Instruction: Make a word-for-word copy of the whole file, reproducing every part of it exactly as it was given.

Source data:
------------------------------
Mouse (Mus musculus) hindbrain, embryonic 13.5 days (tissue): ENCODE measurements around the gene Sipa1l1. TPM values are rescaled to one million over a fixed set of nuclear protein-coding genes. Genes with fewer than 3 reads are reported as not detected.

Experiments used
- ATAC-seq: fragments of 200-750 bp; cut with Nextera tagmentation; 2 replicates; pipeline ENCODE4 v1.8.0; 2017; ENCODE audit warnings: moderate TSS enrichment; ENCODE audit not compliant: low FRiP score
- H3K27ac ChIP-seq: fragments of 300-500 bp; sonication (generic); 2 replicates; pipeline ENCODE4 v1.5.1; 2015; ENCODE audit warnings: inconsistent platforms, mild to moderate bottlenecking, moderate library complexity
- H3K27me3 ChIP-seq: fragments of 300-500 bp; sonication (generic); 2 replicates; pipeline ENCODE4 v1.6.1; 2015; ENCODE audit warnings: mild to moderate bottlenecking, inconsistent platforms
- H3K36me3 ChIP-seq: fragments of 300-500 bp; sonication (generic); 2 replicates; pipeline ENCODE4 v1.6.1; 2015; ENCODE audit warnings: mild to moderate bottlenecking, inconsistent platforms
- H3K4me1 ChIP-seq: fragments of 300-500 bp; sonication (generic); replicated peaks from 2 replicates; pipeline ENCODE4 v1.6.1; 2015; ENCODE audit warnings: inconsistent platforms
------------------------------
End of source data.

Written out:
Mouse (Mus musculus) hindbrain, embryonic 13.5 days (tissue): ENCODE measurements around the gene Sipa1l1. TPM values are rescaled to one million over a fixed set of nuclear protein-coding genes. Genes with fewer than 3 reads are reported as not detected.

Experiments used
- ATAC-seq: fragments of 200-750 bp; cut with Nextera tagmentation; 2 replicates; pipeline ENCODE4 v1.8.0; 2017; ENCODE audit warnings: moderate TSS enrichment; ENCODE audit not compliant: low FRiP score
- H3K27ac ChIP-seq: fragments of 300-500 bp; sonication (generic); 2 replicates; pipeline ENCODE4 v1.5.1; 2015; ENCODE audit warnings: inconsistent platforms, mild to moderate bottlenecking, moderate library complexity
- H3K27me3 ChIP-seq: fragments of 300-500 bp; sonication (generic); 2 replicates; pipeline ENCODE4 v1.6.1; 2015; ENCODE audit warnings: mild to moderate bottlenecking, inconsistent platforms
- H3K36me3 ChIP-seq: fragments of 300-500 bp; sonication (generic); 2 replicates; pipeline ENCODE4 v1.6.1; 2015; ENCODE audit warnings: mild to moderate bottlenecking, inconsistent platforms
- H3K4me1 ChIP-seq: fragments of 300-500 bp; sonication (generic); replicated peaks from 2 replicates; pipeline ENCODE4 v1.6.1; 2015; ENCODE audit warnings: inconsistent platforms